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While many have struggled to adjust to pandemic-induced close quarters with roommates (be they friends, partners, family members or total strangers), Bushwick-based duo Gracie and Rachel are fairly seasoned when it comes to cohabitation and collaboration; having worked on their forthcoming record (Hello Weakness, You Make Me Strong) pre-Covid in a near quarantine-esque style, being held up together in actual isolation felt like old news for the old friends when it came down to it.

“We met in a dance class in high school, so that was the first thing we did together on a stage. I think it’s what’s united us and driven us to keep doing this work,” keyboardist-vocalist Gracie Coates said in a recent phone call. 

This long-term bond has fueled a strong creative partnership between the two, now roommates in addition to bandmates, to the point that much of their communication process can go unspoken.

“I think that’s the beauty in our collaboration; she can hear me even when there are no words being said,” violinist Rachel Ruggles said.

And with this record in particular, it seems Coates and Ruggles were keener than ever to explore brutal honesty, fearlessly exposing flaws and asking each other difficult questions. Certainly their trust level in each other played a big role, and it also highlights their uniquely balanced connection.

That’s not to say the relationship is always free of contention, but more often than not they’re on each other’s side.

“It’s so insular for us that when we’re just us together in our concentrated environment, we can focus on the things that aren’t working, or feel the frustrations of a moment that isn’t easy,” said Coates, but “the best moments that happen make us realize how silly that is, and how much we want to center on the good; when we’re in the studio with other people, we get to be a team, us against the rest of the world as opposed to against each other.”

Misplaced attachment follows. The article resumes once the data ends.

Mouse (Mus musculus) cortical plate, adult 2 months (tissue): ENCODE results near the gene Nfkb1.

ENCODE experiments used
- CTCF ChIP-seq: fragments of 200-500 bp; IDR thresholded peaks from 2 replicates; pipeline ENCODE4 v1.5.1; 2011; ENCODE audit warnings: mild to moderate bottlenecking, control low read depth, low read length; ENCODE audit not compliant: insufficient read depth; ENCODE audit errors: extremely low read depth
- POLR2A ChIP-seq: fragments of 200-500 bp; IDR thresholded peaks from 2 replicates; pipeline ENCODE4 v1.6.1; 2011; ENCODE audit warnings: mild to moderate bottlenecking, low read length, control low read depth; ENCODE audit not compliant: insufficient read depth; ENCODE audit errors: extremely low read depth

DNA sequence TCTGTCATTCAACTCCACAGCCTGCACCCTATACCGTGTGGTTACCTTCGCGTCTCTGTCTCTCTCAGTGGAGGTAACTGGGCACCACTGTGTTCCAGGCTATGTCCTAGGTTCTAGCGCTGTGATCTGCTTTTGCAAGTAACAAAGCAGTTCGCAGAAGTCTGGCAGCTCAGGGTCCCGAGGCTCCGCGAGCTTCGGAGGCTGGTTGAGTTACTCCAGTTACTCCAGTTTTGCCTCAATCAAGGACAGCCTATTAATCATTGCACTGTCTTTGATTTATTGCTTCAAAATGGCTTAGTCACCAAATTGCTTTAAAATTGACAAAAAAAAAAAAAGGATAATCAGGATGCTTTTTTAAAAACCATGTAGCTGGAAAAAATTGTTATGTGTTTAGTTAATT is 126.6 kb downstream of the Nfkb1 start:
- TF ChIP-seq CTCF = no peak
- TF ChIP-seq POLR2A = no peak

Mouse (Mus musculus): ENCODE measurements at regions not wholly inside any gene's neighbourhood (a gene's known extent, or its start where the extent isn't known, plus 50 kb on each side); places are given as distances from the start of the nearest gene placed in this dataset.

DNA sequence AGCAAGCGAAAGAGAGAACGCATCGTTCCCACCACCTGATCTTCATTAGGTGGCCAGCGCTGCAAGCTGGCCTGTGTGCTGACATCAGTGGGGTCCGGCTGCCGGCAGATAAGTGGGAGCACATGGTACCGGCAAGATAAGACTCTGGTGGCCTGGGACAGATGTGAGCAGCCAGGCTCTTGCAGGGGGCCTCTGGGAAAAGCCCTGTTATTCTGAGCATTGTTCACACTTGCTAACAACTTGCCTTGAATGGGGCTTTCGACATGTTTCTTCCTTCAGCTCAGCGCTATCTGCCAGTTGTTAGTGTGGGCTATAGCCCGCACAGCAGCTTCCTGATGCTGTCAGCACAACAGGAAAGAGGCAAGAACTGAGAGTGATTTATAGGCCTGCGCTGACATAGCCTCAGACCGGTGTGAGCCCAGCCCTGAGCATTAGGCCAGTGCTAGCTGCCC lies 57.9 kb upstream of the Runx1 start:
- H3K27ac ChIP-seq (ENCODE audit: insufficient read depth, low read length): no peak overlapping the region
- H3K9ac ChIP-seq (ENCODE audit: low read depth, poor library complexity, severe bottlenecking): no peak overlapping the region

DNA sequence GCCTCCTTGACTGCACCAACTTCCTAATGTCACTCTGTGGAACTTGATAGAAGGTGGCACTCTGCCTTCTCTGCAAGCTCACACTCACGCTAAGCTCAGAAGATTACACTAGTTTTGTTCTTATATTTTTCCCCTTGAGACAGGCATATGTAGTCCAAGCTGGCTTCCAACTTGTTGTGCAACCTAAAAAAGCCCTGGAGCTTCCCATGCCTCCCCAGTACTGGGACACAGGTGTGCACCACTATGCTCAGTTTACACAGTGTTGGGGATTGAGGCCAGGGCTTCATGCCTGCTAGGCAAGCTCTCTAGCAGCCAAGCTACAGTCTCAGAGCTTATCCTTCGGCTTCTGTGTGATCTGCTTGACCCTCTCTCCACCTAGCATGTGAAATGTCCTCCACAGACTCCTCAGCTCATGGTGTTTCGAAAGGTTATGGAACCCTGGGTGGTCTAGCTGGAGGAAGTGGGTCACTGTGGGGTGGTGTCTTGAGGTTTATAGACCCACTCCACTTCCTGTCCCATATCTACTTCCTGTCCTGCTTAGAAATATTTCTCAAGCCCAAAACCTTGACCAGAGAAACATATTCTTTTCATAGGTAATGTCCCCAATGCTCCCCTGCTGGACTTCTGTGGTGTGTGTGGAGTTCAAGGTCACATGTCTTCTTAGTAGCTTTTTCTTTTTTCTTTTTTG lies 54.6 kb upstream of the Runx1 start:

They clearly had an aligned vision for Hello Weakness, You Make Me Strong, which is out this Friday (September 18th) on Ani DiFranco’s Righteous Babe Records. I asked them whether or not the notorious “sophomore scaries” had set in during their writing and production process, which they said they wished they’d realized were a thing while they were in the thick of it. (If there was any trepidation, though, it’s impossible to hear on the finished product, which is a masterful follow-up to their 2017 eponymous debut.)

Obviously there won’t be any big IRL celebrations when it comes to releasing this record, but that won’t stop the duo from marking the momentous occasion somehow.

“Even doing little pop-up performances is something we’re entertaining,” said Ruggles. “But we’re learning the tech part of it, too. After this, we could really just go on our own tour and run our own shows.”

Of course, it might take a minute for them to put those skills to the test, considering nobody knows when live gigs (at least the indoor kind) will be back up and running; that’s easily one of the most difficult parts about our current circumstances, because while live streams are all well and good, nothing can take the place of the in-person experience.

“We miss the connection with people, just getting to meet new faces every night and feel your music hit people in a live room, have them hit you back with their emotions. We’ve joked that playing on stage together is our way of making love, and if you don’t get to do that, it’s just a really dry year,” Coates said.

But the pair are trying to look on the bright side, and appreciate the space that’s unexpectedly been afforded them.

“We’ve always wanted the time. Everybody’s always saying, ‘I wish I had more time!’, so let’s take that and use it and not be too hard on ourselves,” Ruggles said.

Certainly words to live by on many levels, but in the immediate and literal sense, be sure to take your time with Hello Weakness, You Make Me Strong; it’s one you’ll be coming back to again and again.


Featured photo via Tonje Thilesen